Finally, the factor data clearly indicate that the low score in the Resource/Service Change factor seen earlier in Figure 3.2 was not the result of low scores in one group canceling out high scores in another. With the exception of the educators and trainers, who constituted a small minority of the practitioners, the MSWs simply were not involved in these activities to any great extent.
Figures 3.3a–3.3d. Factor Scores for Different MSW Job Functions
Cluster Score Differences
As stated earlier, the four work groups all differed among themselves on all 18 clusters. There were, however, some similarities among the differences. Table 3.5 contains a summary of these. The clusters of tasks that, on the average, each group carried out "frequently," "occasionally," "seldom," or "almost never" are listed in four columns in the table. By moving across the columns, one can make comparisons rather quickly. The groups had a common involvement in four areas of work activity, i.e., they were carried out either "frequently" or "occasionally" by all four groups of workers. These clusters (bold-faced in Table 3.5) were Interpersonal Helping (Cluster 1), Professional Development (Cluster 9), Delivery System Knowledge Development (Cluster 15), and Staff Information Exchange (Cluster 13). With the exception of these four clusters, the four groups differed from each other in terms of the emphasis placed on various activities. For this reason, the remaining sections of this chapter will discuss these groups separately.
Table 3.5. Task Cluster Differences by Selected Job Functions (N=5,077)
Activities Reported by Direct Service Workers in Five Practice Settings
Of the 5,272 MSW practitioners in the study, the largest single group characterized themselves as direct service practitioners (n=2,819). The factor scores for this group were presented in Figure 3.3a. Their cluster score profile can be found in Figure 3.4. It is clear from looking at the cluster profile that, as a group, they had a high level of involvement in those task clusters associated with the Client Change and Client Situation Change factors. Most especially, they were "frequently" involved with tasks continued in Interpersonal Helping (Cluster 1), Individual/Family Treatment (Cluster 3), and Case Planning and Maintenance (Cluster 6).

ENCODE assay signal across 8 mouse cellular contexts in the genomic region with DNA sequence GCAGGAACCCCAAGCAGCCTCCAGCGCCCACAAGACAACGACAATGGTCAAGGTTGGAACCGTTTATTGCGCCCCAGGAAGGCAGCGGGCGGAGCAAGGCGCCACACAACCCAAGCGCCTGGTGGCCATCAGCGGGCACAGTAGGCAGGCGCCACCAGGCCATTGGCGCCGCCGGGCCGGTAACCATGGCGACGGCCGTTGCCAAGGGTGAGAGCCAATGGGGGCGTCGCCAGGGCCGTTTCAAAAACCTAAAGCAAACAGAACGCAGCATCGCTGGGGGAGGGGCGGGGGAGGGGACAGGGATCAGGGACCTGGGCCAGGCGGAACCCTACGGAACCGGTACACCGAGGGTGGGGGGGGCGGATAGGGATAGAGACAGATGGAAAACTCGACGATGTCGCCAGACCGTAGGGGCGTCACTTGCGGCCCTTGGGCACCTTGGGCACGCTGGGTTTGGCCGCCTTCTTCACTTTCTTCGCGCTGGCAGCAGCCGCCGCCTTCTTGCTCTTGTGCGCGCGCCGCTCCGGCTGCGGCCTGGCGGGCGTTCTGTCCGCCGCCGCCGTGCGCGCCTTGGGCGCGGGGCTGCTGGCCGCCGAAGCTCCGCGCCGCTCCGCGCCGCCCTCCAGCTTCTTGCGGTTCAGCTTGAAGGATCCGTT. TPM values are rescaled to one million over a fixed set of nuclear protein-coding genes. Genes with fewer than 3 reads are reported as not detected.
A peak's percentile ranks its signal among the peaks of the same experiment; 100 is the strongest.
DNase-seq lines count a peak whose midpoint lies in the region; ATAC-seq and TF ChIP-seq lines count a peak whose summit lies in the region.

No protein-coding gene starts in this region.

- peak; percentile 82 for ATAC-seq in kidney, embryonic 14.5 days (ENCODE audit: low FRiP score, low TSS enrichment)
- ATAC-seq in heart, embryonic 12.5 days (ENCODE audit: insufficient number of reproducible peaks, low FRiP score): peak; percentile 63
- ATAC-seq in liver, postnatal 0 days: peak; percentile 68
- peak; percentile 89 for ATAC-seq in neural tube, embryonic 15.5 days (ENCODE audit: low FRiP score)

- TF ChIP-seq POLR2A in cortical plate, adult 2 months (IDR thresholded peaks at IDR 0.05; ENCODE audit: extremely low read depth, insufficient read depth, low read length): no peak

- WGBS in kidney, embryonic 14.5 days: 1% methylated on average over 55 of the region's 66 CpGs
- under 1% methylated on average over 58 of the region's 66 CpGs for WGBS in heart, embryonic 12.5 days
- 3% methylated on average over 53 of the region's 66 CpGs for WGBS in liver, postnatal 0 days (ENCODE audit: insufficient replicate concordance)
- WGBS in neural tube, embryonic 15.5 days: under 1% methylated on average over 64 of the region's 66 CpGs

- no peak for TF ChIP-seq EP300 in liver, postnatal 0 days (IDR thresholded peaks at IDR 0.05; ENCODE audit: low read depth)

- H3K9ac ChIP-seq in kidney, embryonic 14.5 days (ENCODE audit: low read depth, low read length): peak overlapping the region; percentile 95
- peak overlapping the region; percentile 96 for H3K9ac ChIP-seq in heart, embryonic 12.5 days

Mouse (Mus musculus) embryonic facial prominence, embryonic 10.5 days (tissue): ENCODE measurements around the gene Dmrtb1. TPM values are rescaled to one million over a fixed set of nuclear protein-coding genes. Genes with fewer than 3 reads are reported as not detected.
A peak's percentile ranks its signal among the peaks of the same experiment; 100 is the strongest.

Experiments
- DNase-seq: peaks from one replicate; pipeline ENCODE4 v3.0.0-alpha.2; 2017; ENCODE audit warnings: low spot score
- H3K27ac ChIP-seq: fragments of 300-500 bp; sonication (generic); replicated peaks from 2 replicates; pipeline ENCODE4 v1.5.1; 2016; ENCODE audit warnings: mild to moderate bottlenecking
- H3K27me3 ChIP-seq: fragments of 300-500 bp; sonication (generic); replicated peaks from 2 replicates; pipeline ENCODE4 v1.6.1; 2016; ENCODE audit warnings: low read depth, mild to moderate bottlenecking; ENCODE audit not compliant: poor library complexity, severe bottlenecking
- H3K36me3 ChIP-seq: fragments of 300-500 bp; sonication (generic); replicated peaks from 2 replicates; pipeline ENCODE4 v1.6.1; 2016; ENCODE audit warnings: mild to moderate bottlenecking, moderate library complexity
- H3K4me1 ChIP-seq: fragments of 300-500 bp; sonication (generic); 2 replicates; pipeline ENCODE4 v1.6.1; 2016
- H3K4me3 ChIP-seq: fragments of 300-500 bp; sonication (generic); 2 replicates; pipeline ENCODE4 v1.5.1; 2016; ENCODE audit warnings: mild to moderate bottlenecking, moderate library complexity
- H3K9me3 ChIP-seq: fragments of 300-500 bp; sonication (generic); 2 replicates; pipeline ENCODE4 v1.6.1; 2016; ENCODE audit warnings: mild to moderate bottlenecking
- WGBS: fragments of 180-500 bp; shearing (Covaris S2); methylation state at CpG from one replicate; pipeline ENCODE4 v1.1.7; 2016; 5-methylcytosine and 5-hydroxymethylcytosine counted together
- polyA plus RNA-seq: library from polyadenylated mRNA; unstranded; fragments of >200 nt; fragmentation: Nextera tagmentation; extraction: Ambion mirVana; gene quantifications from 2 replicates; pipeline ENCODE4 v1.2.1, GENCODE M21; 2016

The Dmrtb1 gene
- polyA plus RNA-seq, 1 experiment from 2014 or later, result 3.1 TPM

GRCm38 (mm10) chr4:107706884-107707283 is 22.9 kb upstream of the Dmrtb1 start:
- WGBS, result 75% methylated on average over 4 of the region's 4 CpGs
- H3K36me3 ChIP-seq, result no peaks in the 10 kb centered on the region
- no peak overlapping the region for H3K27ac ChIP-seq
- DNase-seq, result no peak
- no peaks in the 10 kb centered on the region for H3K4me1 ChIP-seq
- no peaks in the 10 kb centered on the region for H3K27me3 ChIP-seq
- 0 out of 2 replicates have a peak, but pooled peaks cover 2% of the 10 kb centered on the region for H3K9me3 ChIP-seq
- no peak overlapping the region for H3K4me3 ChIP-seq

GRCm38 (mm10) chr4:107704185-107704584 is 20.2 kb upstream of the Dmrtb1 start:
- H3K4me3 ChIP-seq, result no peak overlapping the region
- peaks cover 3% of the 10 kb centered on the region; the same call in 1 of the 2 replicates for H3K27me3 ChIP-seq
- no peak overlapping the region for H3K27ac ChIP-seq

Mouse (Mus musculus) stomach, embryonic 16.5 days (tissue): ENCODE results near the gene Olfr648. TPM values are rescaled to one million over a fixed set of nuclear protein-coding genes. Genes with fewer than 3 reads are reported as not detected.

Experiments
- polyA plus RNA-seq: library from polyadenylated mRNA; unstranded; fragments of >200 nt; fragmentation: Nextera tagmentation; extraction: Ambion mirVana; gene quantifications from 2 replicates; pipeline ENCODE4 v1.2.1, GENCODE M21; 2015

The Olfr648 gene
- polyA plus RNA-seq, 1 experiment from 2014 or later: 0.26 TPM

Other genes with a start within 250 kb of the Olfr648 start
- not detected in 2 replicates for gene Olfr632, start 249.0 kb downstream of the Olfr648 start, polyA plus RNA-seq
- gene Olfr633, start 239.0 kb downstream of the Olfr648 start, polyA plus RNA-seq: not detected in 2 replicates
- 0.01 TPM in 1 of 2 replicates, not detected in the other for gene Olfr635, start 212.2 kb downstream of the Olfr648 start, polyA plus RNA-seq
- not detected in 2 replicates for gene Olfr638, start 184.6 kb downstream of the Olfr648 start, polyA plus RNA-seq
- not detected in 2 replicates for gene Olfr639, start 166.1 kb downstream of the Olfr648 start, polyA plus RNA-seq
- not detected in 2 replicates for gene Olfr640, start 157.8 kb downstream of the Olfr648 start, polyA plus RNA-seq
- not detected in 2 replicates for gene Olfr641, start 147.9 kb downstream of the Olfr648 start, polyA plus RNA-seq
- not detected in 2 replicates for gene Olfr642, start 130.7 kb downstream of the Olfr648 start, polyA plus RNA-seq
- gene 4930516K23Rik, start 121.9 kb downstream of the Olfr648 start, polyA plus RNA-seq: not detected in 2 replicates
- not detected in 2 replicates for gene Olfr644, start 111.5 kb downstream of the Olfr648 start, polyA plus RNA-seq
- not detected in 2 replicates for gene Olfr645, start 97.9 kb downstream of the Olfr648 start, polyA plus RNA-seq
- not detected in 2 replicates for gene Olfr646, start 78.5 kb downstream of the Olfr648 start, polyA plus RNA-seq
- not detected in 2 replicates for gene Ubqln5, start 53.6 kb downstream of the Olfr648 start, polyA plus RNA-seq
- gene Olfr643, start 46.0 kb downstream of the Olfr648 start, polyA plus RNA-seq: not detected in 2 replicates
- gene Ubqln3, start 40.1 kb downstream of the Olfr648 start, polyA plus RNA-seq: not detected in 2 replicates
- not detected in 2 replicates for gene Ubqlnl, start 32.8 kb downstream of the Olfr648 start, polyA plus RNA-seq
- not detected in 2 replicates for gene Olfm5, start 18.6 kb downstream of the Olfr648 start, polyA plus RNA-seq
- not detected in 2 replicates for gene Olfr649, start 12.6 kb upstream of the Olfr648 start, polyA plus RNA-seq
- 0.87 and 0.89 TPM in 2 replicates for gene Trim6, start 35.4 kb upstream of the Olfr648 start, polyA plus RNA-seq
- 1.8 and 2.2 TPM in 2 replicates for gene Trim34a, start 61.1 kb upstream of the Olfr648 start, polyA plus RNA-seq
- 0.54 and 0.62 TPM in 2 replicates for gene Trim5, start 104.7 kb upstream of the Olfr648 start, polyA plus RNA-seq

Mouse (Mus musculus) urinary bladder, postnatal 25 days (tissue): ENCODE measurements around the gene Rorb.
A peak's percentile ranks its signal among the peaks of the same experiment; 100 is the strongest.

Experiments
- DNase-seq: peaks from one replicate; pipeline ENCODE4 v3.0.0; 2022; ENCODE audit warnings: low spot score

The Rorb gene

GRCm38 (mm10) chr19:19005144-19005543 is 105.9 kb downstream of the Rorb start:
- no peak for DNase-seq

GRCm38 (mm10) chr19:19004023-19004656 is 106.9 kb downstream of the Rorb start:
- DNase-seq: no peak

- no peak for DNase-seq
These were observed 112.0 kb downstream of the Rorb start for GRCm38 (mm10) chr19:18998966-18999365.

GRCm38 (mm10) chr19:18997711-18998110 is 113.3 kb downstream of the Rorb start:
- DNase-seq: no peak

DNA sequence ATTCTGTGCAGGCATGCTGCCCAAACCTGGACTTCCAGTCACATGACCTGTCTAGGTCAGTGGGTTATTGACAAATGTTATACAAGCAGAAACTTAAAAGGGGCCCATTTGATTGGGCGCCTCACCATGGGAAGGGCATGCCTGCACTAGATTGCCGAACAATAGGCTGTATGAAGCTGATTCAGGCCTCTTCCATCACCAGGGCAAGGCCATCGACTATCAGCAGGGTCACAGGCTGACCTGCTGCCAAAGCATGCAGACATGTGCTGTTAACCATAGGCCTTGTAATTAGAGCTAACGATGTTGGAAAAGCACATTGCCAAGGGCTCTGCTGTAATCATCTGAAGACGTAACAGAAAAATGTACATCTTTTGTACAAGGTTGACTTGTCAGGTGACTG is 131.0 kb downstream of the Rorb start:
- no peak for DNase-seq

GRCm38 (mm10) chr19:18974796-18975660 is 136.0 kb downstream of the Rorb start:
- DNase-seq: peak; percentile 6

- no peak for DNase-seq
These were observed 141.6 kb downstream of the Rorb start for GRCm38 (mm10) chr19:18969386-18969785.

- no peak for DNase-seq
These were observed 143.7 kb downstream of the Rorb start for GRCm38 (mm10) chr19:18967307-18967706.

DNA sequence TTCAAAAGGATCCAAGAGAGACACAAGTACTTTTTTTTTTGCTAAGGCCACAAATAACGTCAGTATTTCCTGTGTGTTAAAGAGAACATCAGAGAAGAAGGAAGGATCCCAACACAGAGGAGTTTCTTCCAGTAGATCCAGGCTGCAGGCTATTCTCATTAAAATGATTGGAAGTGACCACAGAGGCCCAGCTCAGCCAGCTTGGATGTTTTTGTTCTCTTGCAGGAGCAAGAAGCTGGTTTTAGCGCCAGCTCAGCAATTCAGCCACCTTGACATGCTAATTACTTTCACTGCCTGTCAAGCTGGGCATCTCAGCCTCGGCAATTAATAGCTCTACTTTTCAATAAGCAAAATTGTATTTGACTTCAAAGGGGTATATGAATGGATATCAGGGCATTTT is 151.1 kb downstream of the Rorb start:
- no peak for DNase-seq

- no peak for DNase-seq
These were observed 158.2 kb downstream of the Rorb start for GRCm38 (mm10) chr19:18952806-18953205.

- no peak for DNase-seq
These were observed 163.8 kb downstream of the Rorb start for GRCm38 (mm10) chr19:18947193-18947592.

Figure 3.4. Mean Cluster Scores, MSW Direct Service Workers (N=2,819)
This study had enough responses from direct services practitioners in five practice settings to permit a discrete analysis of differences in factor and cluster score patterns. The five settings were social service agencies (n=501), hospitals (n=687), outpatient clinics (n=636), private practice (n=360), and schools (n=330). Using cluster and factor score means as dependent variables, ANOVAs were calculated across the five practice settings.
Factor Score Differences
Significant (p<.05) differences were found between each of the factor scores for the five practice settings.6 However, only 30 of the 50 possible ex post facto comparisons were statistically significant. Moreover, most of these differences were not as large as one rating scale unit (e.g., from "occasionally" to "frequently"), which indicates that although the direct service respondents displayed some statistically significant variations in their work activity, these variations made little difference in overall activity patterns. As Figure 3.5 shows clearly, the patterns were quite similar from one setting to another.
Figure 3.5. Mean Factor Scores by Practice Settings, MSW Direct Service Workers (n=2,514)